The Protectorate, 1653 to 1659

The First Protectorate Parliament, 1654-55

As Lord Protector, Cromwell wanted to enact a 'reformation of manners' by improving moral behaviour.

  • 84 ordinances were issued pertaining to moral behaviour and improving local government and infrastructure.
  • Bear-baiting and ****-fighting were banned.
  • Postal services were improved.
  • The maintenance of roads was prioritised.
  • Laws to prohibit blasphemy and drunkenness. 

Cromwell faced the same fundamental problems as the Rump. Concern for the army was his priority. A number of republican MPs refused to recognise the Instrument of Government because of his preference for the military.

Dissolved January 1655.

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The Major Generals, 1655-56

Penruddock's Rising: In the spring of 1655, a Royalist rising led by John Penruddock brock out in Wiltshire, and though it was easily defeated, Cromwell decided that it showed greater control of the provinces was needed.

Military government

  • centralised military rule- 'rule by the sword'
  • 11 districts under the command of a Major-General
  • responsible for local government and security, and reformation of manners
  • supported by a new militia to be paid for by a 10% tax on the estates of the Royalists

Reasons for failure

  • mixed effectiveness of the government of the generals 
  • In Lancashire, 200 ale houses were closed down
  • Lincolnshire, plays and horse racing banned
  • replacement of local elites by outsiders was not popular; low social standing of generals caused resentment 
  • Cromwell wanted 'healing and settling'
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The Second Protectorate Parliament, 1656

  • Elections held in the summer of 1656.
  • The Council of State excluded 100 known opponents of one-man rule.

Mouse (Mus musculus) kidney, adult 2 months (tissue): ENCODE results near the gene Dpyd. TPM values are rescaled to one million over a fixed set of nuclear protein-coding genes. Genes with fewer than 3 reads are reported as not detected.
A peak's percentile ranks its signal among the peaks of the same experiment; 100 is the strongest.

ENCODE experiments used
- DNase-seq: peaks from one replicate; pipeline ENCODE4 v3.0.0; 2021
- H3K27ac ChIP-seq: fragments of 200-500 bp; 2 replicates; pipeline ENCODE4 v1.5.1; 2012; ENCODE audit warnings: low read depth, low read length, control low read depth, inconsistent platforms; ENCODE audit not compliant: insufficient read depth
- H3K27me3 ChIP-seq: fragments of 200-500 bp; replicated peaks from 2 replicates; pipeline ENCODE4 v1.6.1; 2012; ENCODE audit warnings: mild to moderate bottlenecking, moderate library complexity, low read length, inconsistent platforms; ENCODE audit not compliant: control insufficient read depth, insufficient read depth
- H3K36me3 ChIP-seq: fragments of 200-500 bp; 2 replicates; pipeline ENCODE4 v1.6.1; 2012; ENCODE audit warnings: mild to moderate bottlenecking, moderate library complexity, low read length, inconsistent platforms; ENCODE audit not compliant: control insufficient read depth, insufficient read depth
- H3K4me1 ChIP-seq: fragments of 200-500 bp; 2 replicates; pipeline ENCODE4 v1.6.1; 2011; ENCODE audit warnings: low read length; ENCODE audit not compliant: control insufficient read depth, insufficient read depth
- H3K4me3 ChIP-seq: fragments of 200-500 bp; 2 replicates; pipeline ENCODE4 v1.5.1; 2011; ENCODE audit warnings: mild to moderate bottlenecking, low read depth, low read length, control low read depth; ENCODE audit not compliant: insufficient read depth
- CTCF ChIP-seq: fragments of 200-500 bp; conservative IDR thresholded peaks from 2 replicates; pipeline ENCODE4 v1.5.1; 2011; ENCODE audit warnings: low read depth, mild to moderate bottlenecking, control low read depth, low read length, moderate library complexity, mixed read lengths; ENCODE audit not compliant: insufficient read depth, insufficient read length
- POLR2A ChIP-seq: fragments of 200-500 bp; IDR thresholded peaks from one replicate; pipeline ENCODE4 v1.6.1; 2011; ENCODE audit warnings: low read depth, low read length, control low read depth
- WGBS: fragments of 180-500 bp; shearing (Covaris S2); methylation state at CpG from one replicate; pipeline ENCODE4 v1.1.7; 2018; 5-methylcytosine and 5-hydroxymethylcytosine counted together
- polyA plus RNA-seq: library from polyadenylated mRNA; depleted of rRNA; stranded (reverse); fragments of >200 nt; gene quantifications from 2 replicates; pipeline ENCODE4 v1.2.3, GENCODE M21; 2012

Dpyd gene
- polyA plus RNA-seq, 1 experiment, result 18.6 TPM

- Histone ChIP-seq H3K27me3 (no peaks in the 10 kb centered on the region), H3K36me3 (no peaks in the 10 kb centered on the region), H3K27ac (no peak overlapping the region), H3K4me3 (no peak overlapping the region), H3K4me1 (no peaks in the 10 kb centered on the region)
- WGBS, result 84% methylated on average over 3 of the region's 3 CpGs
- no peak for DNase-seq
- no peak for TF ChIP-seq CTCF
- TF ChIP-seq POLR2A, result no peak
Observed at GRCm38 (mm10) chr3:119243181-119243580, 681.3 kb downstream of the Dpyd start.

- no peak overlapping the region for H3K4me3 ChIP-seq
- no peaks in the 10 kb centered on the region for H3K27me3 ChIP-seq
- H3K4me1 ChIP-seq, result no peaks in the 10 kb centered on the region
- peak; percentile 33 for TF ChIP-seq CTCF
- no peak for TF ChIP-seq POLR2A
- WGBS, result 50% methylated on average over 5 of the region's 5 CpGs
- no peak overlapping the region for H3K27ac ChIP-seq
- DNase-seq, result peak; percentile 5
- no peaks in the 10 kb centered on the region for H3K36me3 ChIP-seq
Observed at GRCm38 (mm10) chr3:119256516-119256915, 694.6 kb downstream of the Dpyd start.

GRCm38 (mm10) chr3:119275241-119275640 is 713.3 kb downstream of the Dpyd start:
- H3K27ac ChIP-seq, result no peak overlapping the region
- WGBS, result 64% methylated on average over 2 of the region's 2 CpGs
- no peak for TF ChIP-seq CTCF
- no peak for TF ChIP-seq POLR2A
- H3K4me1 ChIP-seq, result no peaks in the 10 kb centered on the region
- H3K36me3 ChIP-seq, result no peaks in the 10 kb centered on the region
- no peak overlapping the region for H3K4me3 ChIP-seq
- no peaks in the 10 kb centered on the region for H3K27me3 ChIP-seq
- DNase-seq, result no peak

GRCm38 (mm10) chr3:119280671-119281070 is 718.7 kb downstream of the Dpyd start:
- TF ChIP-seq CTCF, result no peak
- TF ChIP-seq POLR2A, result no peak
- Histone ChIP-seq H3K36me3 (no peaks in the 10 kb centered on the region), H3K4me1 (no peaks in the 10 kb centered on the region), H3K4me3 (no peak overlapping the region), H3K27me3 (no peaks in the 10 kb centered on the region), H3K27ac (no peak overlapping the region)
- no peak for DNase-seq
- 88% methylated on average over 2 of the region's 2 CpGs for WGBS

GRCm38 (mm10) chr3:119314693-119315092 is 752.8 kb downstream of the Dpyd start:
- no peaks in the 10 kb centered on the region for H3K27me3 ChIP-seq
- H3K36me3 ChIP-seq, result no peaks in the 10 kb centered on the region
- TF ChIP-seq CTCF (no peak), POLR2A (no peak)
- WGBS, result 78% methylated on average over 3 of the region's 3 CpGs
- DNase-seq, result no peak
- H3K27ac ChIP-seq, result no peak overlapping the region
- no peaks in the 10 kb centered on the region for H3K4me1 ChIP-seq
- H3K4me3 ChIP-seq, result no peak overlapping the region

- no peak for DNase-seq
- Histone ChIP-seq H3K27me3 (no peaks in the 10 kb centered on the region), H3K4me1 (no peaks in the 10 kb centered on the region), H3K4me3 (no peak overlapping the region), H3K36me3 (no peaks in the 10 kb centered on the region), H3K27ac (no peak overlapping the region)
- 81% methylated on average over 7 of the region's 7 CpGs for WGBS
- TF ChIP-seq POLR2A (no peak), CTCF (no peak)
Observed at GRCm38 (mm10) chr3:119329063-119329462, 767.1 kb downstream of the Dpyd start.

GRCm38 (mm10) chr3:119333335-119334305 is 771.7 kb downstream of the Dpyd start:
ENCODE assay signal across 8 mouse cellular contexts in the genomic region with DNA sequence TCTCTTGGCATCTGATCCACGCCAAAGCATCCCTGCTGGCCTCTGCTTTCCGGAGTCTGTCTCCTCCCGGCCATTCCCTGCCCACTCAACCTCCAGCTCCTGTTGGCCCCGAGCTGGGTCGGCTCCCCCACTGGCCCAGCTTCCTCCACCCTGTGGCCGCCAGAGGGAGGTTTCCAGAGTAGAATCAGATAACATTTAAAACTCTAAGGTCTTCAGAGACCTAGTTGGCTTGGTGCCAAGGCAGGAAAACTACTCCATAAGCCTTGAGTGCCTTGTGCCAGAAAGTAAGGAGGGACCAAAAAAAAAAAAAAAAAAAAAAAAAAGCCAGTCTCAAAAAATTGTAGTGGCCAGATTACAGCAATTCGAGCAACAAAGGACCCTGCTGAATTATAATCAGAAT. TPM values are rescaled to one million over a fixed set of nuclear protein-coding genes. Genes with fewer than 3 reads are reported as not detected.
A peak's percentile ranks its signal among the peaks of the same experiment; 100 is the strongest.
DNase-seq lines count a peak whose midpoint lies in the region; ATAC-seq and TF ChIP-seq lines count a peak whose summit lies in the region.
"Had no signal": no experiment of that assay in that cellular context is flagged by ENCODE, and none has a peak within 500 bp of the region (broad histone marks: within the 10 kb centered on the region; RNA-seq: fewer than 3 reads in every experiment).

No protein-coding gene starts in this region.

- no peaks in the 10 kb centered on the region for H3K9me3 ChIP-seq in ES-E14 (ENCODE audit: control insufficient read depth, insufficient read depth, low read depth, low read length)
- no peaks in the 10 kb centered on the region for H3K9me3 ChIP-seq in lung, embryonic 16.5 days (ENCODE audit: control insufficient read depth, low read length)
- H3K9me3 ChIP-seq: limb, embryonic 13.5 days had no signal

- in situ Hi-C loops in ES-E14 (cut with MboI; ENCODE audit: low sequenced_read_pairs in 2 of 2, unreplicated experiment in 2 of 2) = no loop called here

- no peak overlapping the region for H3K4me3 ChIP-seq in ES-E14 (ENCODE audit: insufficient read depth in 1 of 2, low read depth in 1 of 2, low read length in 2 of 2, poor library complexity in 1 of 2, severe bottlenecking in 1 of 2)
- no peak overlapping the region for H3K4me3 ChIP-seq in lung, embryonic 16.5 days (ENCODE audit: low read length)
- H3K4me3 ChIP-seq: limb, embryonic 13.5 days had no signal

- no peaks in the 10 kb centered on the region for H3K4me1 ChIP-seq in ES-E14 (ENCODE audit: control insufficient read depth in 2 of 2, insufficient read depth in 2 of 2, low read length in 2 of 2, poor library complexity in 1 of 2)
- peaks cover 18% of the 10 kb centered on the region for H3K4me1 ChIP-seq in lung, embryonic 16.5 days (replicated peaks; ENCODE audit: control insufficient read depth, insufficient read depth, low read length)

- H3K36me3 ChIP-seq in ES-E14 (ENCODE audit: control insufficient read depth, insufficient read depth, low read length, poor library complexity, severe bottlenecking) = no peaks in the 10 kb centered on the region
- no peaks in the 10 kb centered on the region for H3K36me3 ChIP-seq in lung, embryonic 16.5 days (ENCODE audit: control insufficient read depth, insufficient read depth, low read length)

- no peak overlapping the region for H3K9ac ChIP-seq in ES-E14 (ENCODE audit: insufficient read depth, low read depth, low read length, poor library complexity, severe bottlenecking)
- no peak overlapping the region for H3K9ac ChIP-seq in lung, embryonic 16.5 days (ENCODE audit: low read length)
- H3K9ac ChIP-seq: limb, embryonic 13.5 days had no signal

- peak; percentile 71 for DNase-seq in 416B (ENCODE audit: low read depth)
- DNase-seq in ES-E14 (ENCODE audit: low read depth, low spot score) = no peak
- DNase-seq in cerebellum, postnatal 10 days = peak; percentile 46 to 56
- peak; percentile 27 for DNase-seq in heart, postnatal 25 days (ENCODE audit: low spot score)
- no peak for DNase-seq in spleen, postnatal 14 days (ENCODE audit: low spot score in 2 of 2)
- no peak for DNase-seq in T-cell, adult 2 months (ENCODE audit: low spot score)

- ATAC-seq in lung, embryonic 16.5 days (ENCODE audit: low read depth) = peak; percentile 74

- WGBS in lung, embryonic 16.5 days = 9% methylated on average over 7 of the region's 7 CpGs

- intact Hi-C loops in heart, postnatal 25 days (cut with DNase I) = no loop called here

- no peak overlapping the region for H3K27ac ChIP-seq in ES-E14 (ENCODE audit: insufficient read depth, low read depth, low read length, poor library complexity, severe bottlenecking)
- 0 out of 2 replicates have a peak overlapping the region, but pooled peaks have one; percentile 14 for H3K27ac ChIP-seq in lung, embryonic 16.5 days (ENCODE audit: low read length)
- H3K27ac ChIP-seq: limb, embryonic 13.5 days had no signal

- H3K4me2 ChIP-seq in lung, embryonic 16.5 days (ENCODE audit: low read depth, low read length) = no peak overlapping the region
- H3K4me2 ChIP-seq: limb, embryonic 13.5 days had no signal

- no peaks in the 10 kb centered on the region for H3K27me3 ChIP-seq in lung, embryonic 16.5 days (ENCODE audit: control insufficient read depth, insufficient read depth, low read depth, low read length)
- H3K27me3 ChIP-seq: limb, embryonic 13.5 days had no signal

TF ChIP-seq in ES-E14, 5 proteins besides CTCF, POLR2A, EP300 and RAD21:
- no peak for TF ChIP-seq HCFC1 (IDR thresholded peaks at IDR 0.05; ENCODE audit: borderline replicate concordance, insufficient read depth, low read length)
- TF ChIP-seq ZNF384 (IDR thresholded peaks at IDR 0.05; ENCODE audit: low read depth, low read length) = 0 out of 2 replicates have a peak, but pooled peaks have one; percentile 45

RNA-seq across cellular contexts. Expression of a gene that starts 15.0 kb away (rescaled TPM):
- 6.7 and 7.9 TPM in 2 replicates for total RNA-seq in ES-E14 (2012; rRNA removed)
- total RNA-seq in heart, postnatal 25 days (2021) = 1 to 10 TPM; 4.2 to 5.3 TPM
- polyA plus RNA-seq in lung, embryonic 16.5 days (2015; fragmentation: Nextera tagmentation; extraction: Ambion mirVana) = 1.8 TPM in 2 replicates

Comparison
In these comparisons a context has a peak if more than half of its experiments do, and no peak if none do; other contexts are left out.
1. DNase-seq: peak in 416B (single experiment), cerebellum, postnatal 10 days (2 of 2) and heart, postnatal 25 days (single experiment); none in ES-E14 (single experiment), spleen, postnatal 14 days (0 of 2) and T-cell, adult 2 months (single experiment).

• more compliant Parliament passed social reform Acts aimed at improving the efficiency of poor relief and more employment.
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The Humble Petition and Advice

The rule of the Major Generals was unpopular, Cromwell saw the need to compromise and to accept the idea of a new constitution. This was a constitutional document offered to Cromwell:

  • Government by a king (changed to Lord Protector when Cromwell rejected the crown)
  • The Lords and Commons to govern with the ruler
  • Hereditary succession
  • Parliament to control the army, and officers of the state to be approved by Parliament
  • Regular election and limited religious toleration.

By offering Cromwell the crown, his MPs were attempting to restore a system where the powers and privileges of the leader were established and known, rather than another experimental government.

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Why did Cromwell decline the crown?

  • He was concerned about how the army would react.
  • A number of officers made it clear they wouldn't support him if he took the crown.
  • Didn't want to give Parliament more influence.
  • Not apart of God's plan.
  • Would have made him a usurper. 
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